Nigel Farage, the leader of UK Brexit Party and former leader of UKIP party, was reportedly "trapped" inside his campaign bus in Rochester during his trip around Kent County Wednesday. Farage, whose recently formed Brexit party is reportedly leading opinion polls, is now on tour around the UK ahead of European Parliament elections scheduled for Thursday, a report by The Sun says.
According to the report, the politician stayed inside his bus "for ages" after his security team spotted three young men in balaclavas carrying milkshakes.
@Nigel_Farage is stuck on his #Brexit bus because people have turned up with milkshakes: https://t.co/1QDpI9hI36 The driver of the vehicle, Michael Botton, told @kentlivenews 'There are a couple of guys standing over there with milkshakes, they were going to throw them over him. pic.twitter.com/R6jXYsXMab— BlakeNordstrom1 (@BlakeNordstrom1) 22 мая 2019 г.
"There were a couple of guys standing with milkshakes, they were going to throw them over him," the bus driver told reporters. "But the police were there, we've spotted them and now Nigel isn't getting off the bus."
Earlier this week, Farage was covered in milkshake after a protester threw the drink at him in Newcastle.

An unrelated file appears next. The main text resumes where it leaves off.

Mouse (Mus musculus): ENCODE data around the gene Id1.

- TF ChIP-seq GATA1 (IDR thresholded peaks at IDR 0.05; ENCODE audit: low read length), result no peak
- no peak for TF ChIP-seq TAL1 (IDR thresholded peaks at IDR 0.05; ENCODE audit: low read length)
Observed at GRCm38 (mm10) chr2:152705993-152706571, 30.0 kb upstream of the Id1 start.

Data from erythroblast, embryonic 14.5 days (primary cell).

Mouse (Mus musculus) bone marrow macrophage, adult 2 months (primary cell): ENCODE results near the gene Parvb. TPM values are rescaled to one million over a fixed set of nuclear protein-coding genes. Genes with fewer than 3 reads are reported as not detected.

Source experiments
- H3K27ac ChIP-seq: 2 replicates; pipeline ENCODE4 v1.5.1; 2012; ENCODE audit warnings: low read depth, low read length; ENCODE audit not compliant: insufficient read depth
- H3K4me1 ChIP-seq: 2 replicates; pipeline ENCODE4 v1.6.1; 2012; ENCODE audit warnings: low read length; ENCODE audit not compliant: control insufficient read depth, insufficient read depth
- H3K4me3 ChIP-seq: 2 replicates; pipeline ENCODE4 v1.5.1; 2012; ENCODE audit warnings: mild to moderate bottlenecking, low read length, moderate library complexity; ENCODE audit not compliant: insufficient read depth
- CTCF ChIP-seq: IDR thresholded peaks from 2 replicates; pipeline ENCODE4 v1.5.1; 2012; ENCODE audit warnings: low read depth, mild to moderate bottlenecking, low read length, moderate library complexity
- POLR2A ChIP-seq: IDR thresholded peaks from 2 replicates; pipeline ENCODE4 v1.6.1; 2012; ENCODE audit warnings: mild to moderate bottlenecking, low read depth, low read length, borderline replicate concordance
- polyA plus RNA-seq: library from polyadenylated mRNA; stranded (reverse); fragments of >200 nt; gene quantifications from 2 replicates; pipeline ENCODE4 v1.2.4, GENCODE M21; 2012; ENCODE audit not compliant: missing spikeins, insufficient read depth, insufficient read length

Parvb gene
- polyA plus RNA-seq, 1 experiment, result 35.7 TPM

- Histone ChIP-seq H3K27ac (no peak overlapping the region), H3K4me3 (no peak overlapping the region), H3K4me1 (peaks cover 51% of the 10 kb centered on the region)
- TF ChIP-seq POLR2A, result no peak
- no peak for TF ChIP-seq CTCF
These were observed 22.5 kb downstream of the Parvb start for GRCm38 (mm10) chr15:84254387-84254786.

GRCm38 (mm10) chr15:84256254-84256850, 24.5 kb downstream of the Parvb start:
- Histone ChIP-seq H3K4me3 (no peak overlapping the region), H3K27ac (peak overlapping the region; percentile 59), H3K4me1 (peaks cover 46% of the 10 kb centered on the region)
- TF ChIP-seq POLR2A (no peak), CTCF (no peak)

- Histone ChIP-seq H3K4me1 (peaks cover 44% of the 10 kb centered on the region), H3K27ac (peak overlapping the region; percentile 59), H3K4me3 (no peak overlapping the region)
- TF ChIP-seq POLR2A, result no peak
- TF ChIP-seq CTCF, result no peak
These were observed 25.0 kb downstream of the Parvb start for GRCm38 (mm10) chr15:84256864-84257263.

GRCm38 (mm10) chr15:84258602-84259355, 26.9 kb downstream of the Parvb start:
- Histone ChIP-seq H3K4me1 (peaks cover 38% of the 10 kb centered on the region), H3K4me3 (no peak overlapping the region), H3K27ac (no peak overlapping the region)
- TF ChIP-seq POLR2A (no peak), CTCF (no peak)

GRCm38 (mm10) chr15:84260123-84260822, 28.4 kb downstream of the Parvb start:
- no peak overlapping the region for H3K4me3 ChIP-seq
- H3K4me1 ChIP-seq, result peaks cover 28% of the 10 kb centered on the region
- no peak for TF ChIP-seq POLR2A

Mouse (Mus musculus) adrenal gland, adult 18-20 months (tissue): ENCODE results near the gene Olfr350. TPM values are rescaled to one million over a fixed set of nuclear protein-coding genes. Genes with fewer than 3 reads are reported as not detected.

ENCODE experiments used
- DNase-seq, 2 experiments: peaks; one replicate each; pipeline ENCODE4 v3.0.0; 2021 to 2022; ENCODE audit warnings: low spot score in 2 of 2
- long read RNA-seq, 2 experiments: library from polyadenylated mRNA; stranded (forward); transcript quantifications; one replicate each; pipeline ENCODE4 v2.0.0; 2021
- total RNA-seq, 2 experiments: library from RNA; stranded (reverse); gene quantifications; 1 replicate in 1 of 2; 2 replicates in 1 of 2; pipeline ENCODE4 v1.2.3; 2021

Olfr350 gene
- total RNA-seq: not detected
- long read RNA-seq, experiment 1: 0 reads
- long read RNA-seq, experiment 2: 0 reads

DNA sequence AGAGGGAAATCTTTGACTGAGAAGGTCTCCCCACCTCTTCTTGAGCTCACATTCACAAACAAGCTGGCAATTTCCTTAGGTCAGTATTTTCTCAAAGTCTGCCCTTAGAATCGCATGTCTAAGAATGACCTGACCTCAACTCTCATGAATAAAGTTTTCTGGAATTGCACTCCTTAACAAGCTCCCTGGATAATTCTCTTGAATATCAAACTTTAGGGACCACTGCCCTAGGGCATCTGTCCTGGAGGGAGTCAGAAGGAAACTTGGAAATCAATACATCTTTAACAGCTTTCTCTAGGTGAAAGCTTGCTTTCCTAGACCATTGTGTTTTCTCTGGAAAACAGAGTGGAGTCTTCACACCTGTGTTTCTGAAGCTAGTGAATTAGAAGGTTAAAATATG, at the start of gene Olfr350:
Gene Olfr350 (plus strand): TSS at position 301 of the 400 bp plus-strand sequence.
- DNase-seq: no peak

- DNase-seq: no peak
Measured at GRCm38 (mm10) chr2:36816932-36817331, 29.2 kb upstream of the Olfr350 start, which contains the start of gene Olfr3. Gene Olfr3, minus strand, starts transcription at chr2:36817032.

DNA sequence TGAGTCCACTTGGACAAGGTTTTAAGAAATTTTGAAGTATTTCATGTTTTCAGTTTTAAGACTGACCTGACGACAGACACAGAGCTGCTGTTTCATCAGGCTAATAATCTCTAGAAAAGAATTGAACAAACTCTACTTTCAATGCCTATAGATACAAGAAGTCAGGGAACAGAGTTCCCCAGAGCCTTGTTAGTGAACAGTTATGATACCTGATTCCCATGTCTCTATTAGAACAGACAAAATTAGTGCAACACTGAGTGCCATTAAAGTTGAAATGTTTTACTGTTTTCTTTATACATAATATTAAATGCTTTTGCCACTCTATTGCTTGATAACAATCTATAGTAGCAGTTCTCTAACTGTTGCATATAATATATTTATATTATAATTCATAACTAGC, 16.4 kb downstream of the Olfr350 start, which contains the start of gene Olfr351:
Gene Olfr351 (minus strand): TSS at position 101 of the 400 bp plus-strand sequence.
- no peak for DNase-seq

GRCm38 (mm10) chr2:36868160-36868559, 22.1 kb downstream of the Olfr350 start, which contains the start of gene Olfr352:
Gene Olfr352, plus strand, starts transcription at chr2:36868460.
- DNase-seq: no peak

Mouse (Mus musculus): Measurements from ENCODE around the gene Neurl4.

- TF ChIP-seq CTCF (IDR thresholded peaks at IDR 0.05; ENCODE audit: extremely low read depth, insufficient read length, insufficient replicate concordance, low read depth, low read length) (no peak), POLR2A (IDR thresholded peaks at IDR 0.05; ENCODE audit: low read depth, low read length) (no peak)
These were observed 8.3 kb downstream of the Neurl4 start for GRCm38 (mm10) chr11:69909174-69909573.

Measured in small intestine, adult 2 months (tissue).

Kent Live reports that eventually Farage did get off his bus, but preferred to stay close to the vehicle as he talked to his supporters — a contrast to his trademark habit of walking down the street in the open.
"He was stuck on the bus for ages and wouldn't come off," Kent Live reporter Will Rider said, according to The Sun. "Eventually he did come off but he only stepped about a metre away and chatted to some supporters. He got back on the bus very quickly."
Another group of men carrying what is believed to be iced coffee were stopped by the police as they walked towards the bus screaming anti-Farage slogans.
The Newcastle attack on Nigel Farage was another in a row of similar incidents, which also targeted Former EDL leader Tommy Robinson and UKIP candidate Carl Benjamin during the last few weeks.
The attacks have been condemned by UK politicians, with the Brexit minister James Cleverly calling for a civilized debate instead of "assaulting political opponents."